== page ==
Title: Passing on Target Expertise... IT Support... Averting an Assassination -- An Interview with REDACTED
Release Date: 2017-04-24
Document Date: 2004-12-13
Description: The chief of intelligence security issues describes an exciting career, which began with averting an assassination attempt against a congressional delegation by narco-insurgents in Asia. In the chief's opinion, the NSA needs better IT tools and functionalities, from web access to better PCs.
Document: DYNAMIC PAGE -- HIGHEST POSSIBLE CLASSIFICATION IS
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(U) Passing on Target Expertise... IT Support... Averting an
Assassination -- An Interview with
FROM: SIGINT Communications
Run Date: 12/13/2004
Chief of Intelligence Security Issues (S2C), talks about the biggest task
facing her product line, SID's computer needs, and more... (U//FOUO)
What was your first job at the Agency? (U)
(TS//SI) I hired on as a Chinese linguist with the Golden Triangle Narcotics Team in late 1978. I
wasn't at work long before I had an exciting experience... One day I was handed some rather
garbled traffic to peruse for anything of interest. The intercept was from the narco-insurgent
Shan United Army. I noticed the words "mountaintop," "man," and "gun" in the traffic and
decided that something indeed must be happening!
(TS//SI) Further analysis showed that the insurgents were planning to shoot down a helicopter
carrying a U.S. congressional delegation on a fact-finding trip. This information was promptly
released as the first CRITIC* of 1979. I had just started my career and had played a role in
helping avert an assassination attempt! I can still recall the rush of adrenaline and the feeling of
doing something significant - I was hooked.
If you could change one thing at the Agency, what would it be? (U)
(C) We need to make healthy the IT support provided to our analysts. This is a fundamental part
of doing our jobs -- we at NSA need cutting-edge tools and functionality. We have not had any
catastrophic failures, but there has been a constant feeling of degradation of capabilities,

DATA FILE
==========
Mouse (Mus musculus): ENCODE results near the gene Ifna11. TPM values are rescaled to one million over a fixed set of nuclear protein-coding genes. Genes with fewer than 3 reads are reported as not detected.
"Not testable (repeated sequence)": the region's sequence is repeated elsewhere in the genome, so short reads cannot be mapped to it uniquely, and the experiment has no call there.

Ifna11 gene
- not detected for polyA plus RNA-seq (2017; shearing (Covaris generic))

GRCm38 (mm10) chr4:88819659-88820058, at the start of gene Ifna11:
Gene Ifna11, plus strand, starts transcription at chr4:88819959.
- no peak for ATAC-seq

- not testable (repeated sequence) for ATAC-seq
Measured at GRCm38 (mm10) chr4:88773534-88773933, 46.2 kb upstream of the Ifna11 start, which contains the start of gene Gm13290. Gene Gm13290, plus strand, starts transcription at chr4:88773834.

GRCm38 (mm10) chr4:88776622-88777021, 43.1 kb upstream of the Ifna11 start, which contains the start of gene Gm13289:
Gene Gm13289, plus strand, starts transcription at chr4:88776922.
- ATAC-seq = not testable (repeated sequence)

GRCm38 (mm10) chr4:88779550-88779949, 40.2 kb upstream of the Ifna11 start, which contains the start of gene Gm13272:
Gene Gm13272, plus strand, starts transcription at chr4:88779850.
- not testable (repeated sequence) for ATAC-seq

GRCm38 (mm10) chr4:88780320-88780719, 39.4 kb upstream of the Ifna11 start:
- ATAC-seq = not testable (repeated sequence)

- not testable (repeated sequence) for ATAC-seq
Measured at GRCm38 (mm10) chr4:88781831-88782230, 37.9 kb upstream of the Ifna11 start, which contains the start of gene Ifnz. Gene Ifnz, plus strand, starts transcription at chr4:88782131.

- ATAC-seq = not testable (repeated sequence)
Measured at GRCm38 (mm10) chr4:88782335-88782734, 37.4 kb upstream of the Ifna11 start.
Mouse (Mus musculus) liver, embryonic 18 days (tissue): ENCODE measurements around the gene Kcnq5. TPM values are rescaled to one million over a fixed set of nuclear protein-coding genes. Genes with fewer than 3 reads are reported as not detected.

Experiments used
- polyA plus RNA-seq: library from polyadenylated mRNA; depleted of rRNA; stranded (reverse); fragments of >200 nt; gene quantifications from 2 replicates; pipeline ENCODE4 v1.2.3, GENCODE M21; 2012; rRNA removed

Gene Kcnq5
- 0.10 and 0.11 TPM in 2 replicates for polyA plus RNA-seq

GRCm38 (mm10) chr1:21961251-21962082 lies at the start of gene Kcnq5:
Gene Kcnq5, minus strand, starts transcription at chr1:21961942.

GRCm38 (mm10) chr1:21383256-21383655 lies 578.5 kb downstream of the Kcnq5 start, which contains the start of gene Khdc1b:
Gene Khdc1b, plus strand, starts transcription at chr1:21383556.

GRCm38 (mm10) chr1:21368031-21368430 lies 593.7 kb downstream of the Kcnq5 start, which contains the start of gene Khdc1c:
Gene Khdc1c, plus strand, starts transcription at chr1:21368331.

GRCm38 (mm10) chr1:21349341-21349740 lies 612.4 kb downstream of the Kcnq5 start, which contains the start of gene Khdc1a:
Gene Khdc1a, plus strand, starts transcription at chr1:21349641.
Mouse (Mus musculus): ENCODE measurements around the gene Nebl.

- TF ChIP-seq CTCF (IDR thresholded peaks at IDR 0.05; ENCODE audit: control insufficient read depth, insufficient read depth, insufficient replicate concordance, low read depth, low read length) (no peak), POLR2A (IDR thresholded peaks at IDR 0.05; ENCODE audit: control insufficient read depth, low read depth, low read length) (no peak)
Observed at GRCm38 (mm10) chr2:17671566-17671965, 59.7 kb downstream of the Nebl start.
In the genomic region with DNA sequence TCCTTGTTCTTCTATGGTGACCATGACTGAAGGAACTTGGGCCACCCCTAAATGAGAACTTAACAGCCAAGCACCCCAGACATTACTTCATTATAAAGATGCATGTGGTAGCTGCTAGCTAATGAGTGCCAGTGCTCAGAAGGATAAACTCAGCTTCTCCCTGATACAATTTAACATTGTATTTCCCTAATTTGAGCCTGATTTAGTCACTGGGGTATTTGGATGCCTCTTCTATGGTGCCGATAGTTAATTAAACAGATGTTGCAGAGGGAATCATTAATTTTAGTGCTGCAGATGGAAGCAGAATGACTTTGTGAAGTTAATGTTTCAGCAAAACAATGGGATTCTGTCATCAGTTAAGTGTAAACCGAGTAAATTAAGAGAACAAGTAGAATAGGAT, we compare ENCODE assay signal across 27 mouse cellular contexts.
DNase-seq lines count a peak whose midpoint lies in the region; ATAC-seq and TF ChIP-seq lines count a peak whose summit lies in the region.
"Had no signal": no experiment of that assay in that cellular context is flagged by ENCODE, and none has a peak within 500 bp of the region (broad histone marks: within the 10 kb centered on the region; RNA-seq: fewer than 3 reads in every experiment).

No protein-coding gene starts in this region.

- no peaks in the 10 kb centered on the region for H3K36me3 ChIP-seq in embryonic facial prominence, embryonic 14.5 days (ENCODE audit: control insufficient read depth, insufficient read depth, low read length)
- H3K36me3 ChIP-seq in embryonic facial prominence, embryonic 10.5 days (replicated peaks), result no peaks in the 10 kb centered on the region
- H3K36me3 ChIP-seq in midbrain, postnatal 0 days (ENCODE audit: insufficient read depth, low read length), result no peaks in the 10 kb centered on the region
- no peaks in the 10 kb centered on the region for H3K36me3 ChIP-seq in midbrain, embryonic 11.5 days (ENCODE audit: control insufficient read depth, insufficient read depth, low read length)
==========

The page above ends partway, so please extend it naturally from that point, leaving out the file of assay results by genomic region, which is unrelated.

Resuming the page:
everything from website access to analytic tools that don't work on Agency standard PCs. What
we use at work must be better than what we have at home.
What is the most exciting project for the future that your organization is involved in? (U)
(S//SI) I believe the most important task facing us now is to make sure that our senior analysts,
before they retire, pass on their knowledge to the younger generation of analysts. Our Product
Line, International Security Issues, covers a range of topics, including Western European
targets, Japan, Mexico, Brazil, and Follow-the-Money (FTM). The common denominator among
all these targets is that they deal with economic and diplomatic issues. I consider our expertise
on these topics to be a core competency for ISI, just as it is a core competency for NSA within
the Intelligence Community.
(S//SI) These are important issues: economic troubles are a major contributor to instability, and
much depends upon our nation's diplomatic relations. The FTM branch's motto is "Without
money, there is no jihad," so these even tie in with the War on Terror. It is absolutely critical
that our senior analysts, who have an amazing level of expertise on these matters, teach the
junior personnel what they know.
What was the most memorable experience you've had during your career? (U)
(S//SI) It's a toss-up. I was a branch chief in the China/Korea Product Line at the time of the
Tiananmen crisis of 1989, and had the opportunity to brief both the HPSCI and SSCI*
committees of Congress on the subject. This was a great privilege for someone at my grade
level! My branch also issued the very first video SIGINT report at that time.
(S//SI) My other "best experience" was working as the SINIO for East Asia in the early 1990's.
We provided support to policymakers regarding the US-North Korea Agreed Framework
negotiations, an attempt to avert a crisis on the Korean Peninsula. It was a great opportunity to
work with Intelligence Community counterparts at CIA, DIA, State, the Pentagon, etc.
(C) CRITIC: Critical information is that information concerning possible foreign threats to US
national security that are so significant that they require the immediate attention of the
President and the National Security Council. CRITIC information is sent at the highest
precedence by the most rapid means available to ensure delivery within 10 minutes.
(U) HPSCI = House Permanent Select Committee on Intelligence
(U) SSCI = Senate Select Committee on Intelligence
(U) Here are some other recent interviews of SID leaders...
(U) Do We Over-Classify? Are We Sharing Enough Information? ... An Interview with
(U) Interview with... Charlie Meals, Signals Intelligence Deputy Director
(U//FOUO) Interview with ...
, Chief, SIGINT Development - Strategy and
(U//FOUO) Interview with... Jim Cusick, SID/Assistant Deputy Director for Data
"(U//FOUO) SIDtoday articles may not be republished or reposted outside NSANet
without the consent of S0121 (DL sid_comms)."
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DERIVED FROM: NSA/CSSM 1-52, DATED 08 JAN 2007 DECLASSIFY ON: 20320108